The first two authors contributed equally to this paper.
Tumor-specific changes in mtDNA content in human cancer
Article first published online: 26 APR 2005
Copyright © 2005 Wiley-Liss, Inc.
International Journal of Cancer
Volume 116, Issue 6, pages 920–924, 10 October 2005
How to Cite
Mambo, E., Chatterjee, A., Xing, M., Tallini, G., Haugen, B. R., Yeung, S.-C. J., Sukumar, S. and Sidransky, D. (2005), Tumor-specific changes in mtDNA content in human cancer. Int. J. Cancer, 116: 920–924. doi: 10.1002/ijc.21110
- Issue published online: 28 JUL 2005
- Article first published online: 26 APR 2005
- Manuscript Accepted: 31 JAN 2005
- Manuscript Received: 10 NOV 2004
- National Institutes of Health. Grant Numbers: 5 U01 CA084986-04, P01CA077664-07
- mtDNA content;
- thyroid cancer;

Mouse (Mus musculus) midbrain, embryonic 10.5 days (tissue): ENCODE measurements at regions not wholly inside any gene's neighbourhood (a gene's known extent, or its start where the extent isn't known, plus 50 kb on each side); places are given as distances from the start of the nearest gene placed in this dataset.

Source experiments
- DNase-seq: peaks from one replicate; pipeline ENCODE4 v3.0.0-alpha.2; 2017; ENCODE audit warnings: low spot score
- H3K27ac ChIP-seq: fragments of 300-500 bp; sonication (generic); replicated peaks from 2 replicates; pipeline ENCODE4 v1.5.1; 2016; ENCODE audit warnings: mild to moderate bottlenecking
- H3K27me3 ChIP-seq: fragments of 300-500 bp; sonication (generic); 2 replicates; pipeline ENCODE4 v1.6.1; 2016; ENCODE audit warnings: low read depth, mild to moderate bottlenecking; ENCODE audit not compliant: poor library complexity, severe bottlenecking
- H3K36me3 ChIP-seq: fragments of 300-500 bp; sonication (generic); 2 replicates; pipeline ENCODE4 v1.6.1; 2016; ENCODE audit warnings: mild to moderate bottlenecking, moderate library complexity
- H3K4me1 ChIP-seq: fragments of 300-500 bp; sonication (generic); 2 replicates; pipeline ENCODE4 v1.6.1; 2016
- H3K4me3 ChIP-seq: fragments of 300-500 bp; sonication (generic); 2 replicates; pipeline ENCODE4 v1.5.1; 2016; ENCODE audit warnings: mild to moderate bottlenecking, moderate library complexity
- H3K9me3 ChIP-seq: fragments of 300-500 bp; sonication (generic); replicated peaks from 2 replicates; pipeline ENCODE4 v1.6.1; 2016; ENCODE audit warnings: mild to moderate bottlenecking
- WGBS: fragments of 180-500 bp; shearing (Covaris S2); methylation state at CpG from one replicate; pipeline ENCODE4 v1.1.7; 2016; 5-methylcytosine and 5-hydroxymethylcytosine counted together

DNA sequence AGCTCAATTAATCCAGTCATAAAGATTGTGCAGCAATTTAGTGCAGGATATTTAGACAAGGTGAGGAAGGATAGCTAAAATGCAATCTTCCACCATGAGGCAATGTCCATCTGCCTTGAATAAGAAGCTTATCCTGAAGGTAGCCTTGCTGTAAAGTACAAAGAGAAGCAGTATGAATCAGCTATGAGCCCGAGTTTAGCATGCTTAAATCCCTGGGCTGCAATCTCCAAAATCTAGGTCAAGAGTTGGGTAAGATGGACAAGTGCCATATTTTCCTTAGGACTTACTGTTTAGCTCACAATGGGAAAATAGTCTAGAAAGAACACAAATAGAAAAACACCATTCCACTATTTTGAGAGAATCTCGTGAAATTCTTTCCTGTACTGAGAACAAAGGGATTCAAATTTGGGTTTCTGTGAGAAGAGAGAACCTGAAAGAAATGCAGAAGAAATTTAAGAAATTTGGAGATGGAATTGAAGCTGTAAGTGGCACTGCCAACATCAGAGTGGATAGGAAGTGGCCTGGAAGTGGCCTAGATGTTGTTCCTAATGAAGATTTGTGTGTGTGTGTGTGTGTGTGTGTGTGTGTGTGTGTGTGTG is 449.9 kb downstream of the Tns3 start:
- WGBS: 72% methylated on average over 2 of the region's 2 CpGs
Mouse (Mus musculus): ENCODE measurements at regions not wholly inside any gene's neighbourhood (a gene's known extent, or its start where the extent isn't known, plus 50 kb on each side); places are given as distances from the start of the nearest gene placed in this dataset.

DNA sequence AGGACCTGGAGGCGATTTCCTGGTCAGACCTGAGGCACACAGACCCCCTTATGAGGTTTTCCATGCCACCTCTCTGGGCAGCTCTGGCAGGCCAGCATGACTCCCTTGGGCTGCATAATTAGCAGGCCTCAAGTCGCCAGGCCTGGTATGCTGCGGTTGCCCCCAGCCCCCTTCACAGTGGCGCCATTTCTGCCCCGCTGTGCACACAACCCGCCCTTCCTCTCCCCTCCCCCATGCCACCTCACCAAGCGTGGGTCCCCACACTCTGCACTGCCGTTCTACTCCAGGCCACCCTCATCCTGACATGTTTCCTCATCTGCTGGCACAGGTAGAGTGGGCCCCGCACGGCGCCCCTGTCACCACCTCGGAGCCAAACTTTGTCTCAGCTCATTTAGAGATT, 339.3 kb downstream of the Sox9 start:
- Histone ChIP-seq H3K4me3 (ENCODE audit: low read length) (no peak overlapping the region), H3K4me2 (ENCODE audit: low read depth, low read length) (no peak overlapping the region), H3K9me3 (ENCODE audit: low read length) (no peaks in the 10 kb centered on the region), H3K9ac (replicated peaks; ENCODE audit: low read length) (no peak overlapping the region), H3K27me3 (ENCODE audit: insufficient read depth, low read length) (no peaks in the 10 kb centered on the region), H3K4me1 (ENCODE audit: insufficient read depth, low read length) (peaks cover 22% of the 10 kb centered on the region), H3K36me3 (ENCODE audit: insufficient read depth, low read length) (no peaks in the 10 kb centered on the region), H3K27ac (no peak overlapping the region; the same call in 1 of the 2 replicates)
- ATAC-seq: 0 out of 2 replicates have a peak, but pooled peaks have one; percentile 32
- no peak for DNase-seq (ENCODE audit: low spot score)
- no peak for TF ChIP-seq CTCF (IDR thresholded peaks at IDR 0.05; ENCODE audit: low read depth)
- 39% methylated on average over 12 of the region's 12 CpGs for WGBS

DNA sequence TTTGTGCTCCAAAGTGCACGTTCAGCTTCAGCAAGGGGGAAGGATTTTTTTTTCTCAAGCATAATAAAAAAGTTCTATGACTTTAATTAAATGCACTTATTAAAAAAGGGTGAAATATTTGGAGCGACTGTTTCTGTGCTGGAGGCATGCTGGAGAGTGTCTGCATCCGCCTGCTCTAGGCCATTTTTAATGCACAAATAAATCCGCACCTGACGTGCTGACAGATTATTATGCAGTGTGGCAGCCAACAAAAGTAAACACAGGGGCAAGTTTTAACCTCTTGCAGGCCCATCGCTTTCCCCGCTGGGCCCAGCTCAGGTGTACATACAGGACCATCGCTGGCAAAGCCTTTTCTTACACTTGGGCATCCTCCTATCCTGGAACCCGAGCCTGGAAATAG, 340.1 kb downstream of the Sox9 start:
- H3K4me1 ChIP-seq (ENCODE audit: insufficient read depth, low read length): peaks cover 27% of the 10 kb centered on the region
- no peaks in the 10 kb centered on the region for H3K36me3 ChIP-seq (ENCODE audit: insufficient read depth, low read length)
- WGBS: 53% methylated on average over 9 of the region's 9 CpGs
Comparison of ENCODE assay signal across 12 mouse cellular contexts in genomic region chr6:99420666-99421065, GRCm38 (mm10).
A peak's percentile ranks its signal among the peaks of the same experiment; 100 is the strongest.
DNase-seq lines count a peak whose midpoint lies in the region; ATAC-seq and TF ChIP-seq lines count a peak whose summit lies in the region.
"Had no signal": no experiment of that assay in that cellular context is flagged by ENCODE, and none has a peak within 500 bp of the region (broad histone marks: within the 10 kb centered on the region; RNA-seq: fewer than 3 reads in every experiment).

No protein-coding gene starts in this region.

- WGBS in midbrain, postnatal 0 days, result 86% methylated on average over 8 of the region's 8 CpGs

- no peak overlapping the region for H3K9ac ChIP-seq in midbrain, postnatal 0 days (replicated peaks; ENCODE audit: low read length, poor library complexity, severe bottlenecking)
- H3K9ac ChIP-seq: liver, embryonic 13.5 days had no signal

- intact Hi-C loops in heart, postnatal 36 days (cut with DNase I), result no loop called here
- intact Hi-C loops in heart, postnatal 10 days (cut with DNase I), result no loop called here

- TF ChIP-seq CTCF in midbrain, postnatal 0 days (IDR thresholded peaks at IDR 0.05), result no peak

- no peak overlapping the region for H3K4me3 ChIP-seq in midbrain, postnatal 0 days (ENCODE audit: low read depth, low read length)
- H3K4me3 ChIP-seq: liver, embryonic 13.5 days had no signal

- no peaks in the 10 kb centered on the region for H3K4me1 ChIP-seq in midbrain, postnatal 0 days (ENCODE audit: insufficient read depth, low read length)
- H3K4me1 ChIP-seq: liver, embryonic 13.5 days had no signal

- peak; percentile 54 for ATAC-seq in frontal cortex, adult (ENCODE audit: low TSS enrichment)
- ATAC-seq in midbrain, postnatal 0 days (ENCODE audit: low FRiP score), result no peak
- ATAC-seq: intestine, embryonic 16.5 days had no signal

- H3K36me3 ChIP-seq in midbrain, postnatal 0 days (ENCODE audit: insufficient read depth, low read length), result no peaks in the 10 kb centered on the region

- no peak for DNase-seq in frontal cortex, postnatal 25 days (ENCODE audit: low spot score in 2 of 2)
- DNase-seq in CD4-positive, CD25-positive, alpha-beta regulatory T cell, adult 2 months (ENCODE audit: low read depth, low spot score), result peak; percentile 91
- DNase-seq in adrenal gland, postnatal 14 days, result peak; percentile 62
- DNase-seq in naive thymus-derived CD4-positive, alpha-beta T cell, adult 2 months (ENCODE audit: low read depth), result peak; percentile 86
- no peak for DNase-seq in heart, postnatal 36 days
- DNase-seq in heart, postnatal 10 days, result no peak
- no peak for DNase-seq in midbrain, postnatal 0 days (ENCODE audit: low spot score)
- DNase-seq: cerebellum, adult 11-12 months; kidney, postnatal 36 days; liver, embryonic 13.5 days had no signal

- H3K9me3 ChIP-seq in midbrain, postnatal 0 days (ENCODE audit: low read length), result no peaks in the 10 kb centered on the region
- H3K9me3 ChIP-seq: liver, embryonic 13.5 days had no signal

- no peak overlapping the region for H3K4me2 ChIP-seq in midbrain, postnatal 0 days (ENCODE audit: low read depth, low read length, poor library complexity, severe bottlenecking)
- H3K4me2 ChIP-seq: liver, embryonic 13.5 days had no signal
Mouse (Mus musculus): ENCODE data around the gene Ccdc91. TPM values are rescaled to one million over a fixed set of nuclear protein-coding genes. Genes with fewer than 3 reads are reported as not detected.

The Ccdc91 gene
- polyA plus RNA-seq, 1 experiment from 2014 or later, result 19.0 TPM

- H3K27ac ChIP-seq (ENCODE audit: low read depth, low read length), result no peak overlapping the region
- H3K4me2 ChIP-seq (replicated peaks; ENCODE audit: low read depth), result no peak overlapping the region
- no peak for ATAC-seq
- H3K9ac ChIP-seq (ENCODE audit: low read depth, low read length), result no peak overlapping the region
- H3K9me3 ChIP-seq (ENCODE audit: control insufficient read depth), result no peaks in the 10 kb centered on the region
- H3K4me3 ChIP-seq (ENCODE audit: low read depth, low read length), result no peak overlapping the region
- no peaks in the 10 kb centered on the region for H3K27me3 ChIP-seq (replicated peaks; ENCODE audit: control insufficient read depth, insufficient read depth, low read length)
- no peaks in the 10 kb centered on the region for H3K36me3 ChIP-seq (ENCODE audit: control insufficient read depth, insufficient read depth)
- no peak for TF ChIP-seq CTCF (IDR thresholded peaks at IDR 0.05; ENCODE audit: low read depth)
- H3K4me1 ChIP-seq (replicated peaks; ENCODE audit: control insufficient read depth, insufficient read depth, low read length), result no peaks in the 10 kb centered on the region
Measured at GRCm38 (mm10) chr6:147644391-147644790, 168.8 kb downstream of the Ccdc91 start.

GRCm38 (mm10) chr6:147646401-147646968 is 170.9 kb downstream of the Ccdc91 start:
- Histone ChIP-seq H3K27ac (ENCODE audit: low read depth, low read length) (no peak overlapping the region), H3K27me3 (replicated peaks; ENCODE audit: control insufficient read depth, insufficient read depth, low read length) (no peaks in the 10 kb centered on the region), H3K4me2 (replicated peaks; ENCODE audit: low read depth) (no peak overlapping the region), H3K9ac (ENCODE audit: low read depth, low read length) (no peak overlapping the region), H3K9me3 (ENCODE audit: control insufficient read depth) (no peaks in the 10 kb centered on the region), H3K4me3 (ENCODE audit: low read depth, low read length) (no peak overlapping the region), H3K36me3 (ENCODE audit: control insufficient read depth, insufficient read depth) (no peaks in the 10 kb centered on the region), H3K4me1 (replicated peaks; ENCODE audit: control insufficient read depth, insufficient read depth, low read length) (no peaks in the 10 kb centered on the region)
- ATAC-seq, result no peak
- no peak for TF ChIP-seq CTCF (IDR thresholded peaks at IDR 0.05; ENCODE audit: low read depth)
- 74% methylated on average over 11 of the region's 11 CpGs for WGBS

- breast cancer
Mitochondrial DNA (mtDNA) alterations are associated with various cancer types, suggesting that the mitochondrial genome may be a critical contributing factor in carcinogenesis. mtDNA alterations have been suggested as a potentially sensitive and specific biomarker for several cancer types. We examined mtDNA content in 25 pairs of normal and tumor breast tissue samples, 37 papillary thyroid carcinoma (PTC), 21 benign thyroid neoplasms and in 20 paired normal and PTC samples. Our results showed that mtDNA content was reduced in 80% of the breast tumors relative to their corresponding normal. mtDNA was increased in papillary thyroid carcinomas, however, when compared to the corresponding normal DNA taken from the same individual. Also, mtDNA content was increased in none-paired PTC samples compared to the normal controls. Our findings indicate that changes in mtDNA content during carcinogenesis may be regulated in a tumor specific manner. Additionally, changes in mtDNA levels did not correlate with tumor grade and metastasis, suggesting that these alterations may occur in the early stages of tumorigenesis. Our findings suggest that mtDNA content can be used as a molecular diagnostic tool to help identify genetic abnormalities in human tumors. © 2005 Wiley-Liss, Inc.